Simply because of this strong aversion to a single point I haven’t watched any other Simek talks. They may have some valuable ideas but my prejudice is as strong as it is unreasonable.

We’re drawn to the dissonance. The spelling mistake in an otherwise excellent CV. A discordant statement in a keynote speech or a colleague’s presentation. We may close our minds because we think that the author or speaker came across as arrogant or lacking in confidence, is wearing the “wrong” clothes or has an irritating voice. Sometimes it’s a word or phrase such as “engagement” or “best practice” that makes our blood boil.

It may seem a small thing but recognising our prejudices or what annoys us is an important part of learning and changing. In Senge’s classic  “The Fifth Discipline” he suggests that working with mental models “starts with turning the mirror inward; learning to unearth our internal pictures of the world, to bring them to the surface and hold them rigorously to scrutiny.”

It’s unlikely that I’ll ever accept Simak’s definition of great parenting but I will try to look beyond it to the value of his other arguments.


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A Climate of Fear

People who know me well are aware my love of (or they might say obsession with) “Desert Island Discs”, the BBC Radio 4 programme which has been running for over 70 years. I haven’t been listening for quite that long.

When the actor Hugh Laurie was on the programme two years ago he talked about the important role that fear has played in his career.  “As soon as I acknowledge to myself that something is frightening and carries the risk of public humiliation I feel like I have to do it.” Given his success we might wonder what he has to be afraid of but he clearly feels the threat of failure as he embarks on a new creative venture.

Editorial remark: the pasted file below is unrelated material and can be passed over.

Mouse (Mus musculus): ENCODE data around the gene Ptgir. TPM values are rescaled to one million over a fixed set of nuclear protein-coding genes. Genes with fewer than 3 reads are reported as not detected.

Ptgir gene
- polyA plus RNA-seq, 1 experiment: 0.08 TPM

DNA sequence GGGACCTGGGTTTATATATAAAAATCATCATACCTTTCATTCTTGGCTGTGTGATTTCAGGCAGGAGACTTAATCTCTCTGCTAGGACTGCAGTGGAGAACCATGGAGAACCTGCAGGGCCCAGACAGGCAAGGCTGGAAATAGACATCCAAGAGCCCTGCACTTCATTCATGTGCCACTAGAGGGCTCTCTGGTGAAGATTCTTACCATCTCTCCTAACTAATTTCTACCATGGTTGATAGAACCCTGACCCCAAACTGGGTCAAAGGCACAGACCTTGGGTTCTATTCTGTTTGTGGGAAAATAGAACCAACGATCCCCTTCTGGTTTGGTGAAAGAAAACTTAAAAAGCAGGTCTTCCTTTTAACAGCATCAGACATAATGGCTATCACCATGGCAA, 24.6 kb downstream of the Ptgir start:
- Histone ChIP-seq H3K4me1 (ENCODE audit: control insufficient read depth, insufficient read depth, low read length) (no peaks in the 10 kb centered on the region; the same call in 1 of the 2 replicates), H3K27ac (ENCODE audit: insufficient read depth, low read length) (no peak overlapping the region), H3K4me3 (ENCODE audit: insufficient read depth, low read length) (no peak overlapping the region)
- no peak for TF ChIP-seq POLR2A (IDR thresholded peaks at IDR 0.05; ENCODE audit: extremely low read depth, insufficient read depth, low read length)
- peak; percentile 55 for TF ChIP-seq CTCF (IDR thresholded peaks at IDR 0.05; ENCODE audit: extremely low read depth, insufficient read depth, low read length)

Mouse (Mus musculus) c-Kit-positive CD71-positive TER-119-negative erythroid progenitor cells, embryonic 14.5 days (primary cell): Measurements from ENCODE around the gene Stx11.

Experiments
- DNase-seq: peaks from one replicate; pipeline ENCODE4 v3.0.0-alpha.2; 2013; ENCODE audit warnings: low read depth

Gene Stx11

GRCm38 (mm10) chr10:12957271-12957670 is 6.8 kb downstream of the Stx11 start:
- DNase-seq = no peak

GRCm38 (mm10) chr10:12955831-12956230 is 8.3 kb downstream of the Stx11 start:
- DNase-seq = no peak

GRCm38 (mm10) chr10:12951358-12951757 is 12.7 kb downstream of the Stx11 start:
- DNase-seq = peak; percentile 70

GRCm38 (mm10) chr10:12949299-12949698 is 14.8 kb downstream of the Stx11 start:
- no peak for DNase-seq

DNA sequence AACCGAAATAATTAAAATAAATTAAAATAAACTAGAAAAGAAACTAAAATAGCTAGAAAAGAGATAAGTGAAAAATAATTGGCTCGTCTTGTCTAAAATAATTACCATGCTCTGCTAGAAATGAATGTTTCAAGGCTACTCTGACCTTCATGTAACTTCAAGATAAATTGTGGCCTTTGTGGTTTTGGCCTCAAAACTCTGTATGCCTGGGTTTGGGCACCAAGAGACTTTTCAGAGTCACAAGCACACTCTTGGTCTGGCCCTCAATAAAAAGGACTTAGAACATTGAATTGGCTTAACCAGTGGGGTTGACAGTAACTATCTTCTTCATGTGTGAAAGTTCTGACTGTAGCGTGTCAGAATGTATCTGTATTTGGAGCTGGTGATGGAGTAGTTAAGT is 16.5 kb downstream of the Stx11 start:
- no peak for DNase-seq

Before I start on about what a good thing fear can be there should be some qualification. This is not the fear of someone who is being attacked, physically or psychologically. Not the fear of someone facing the prospect of death or serious illness, either their own or that of a loved one. Nor is it the throbbing anxiety which may be triggered by issues of family, money, relationships, security.  I’m going to call this professional fear. There’s probably a better term.

Early last month I was pretty afraid. My elder daughter and I were about to embark on a long distance walk, the West Highland Way. 96 miles in 7 days and I had no clue what to expect, despite having read up on the internet and a good map. It was probably the reading that fuelled my fear; especially the advice on all the safety equipment we should carry with us. Neither of us had done anything like this before. We hadn’t walked those distances, certainly not day after day, and, living in about the flattest country in the world with virtually no “wild” areas, weren’t sure how we would cope with the terrain.

In retrospect my fear seems ridiculous. I’m not even sure what I was afraid of. We weren’t camping but staying in bed & breakfasts and were using a bag carrying service so that all we needed in our backpacks were food, drink, money, map, first aid kit & telephone. Not forgetting a variety of creams and potions to combat the notorious midges. All futile, by the way, but at least Avon’s Skin So Soft makes you smell nice.

We completed the walk and it was, of course, the most wonderful experience. As soon as we’d finished I was thinking about where we could walk next.

Many of us understand and have experienced the importance of stepping outside our comfort zone to learn, grow and have these wonderful experiences but it’s not easy to seek out the fear that should be a natural consequence. Poor sleep, inability to concentrate, being short-tempered, the torment of imagined failure.

It makes sense that to grow & progress at work we must be prepared to experience fear there too. And yet I also believe that people generally perform best when they’re happy. Get your head ’round that conundrum.

People are most likely to do things which they find scary when they feel supported by the people around them. The baseline in organisations needs to be one of tolerance, kindness, encouragement and appreciation so that people feel able to explore and venture into dangerous territory when it’s needed. To have difficult conversations, to challenge practices or behaviour, and try new things which carry the risk of failure.

If discomfort and misery is the norm people will do what they can to avoid any more of it.  To create a climate where people are prepared to embrace professional fear our aim should be to help them feel secure.

So my answer to the conundrum is a paradox.